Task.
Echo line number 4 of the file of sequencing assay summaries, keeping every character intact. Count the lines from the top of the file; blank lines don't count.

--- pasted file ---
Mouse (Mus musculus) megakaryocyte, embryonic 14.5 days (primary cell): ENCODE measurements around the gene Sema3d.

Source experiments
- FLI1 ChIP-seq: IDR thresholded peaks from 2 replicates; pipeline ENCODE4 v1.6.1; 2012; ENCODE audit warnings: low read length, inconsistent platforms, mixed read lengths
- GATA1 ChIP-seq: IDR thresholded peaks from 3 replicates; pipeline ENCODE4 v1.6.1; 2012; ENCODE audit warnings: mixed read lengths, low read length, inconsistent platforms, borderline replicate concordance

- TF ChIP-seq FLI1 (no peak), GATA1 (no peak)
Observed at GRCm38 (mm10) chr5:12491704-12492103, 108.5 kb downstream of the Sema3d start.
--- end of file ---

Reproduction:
- GATA1 ChIP-seq: IDR thresholded peaks from 3 replicates; pipeline ENCODE4 v1.6.1; 2012; ENCODE audit warnings: mixed read lengths, low read length, inconsistent platforms, borderline replicate concordance